With the holiday season fast approacing, people are starting to plan their budgets for gifts and potentially a decorative tree. Although it’s a joyous time of year, there are some ways to make it safer for all those involved when it comes to transportation. Here are a few tips for packing up your car so they do not slide or move around. car with gifts and transporting a tree. Anything that is not secured can become airborne in the event of a collision, PACKING THE CAR increasing the risk for injury. If a holiday road trip is in your future, Items placed on roof racks should be space constraints may require you to be tightly secured so they don’t fall off and a little creative when packing the car. present a hazard. Shop for smaller gifts, including gift cards, which are easier to transport. Advise family and friends that you will TRANSPORTING THE TREE have limited space so they should not Ask the tree seller to freshly cut the go overboard with regard to gifts given bottom of the tree and wrap the entire to you in return. tree in twine so it will be easier to move. Heed safety precautions and do not Place the tree on the roof of your car obscure driver visibility in the car by with the trunk facing the front of the car. stacking presents too high. This way the wind will not fan out the Also, secure boxes and packages in the branches and loosen up needles.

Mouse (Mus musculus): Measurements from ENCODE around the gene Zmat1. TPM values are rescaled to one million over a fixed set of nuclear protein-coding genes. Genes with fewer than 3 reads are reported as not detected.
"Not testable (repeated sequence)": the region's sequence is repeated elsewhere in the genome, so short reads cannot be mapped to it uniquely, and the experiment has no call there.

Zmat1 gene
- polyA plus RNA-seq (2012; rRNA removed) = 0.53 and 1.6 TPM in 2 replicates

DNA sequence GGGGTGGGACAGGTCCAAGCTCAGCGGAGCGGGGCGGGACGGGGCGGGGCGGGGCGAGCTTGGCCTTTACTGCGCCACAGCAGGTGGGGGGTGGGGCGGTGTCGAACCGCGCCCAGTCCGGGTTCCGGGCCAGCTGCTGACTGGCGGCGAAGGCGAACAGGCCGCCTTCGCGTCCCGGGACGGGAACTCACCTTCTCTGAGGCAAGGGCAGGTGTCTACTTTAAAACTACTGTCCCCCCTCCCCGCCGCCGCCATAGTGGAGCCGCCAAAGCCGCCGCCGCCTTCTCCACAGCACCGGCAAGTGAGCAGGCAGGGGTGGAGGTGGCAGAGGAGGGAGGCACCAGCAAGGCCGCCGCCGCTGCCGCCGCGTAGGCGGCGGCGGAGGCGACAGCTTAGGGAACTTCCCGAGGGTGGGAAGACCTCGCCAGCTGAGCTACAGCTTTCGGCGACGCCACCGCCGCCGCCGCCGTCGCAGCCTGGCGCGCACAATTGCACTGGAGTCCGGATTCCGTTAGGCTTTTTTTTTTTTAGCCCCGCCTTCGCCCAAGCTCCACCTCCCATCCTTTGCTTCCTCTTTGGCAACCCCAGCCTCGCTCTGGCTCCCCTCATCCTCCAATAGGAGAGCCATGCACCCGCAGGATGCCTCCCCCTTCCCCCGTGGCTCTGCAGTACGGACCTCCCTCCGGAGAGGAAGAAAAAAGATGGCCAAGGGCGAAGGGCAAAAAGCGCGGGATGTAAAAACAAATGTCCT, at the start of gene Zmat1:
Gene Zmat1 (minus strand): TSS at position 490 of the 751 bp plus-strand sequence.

Fall/Winter Car Care

Peninsula Daily News/Sequim Gazette

Tips for driving in rain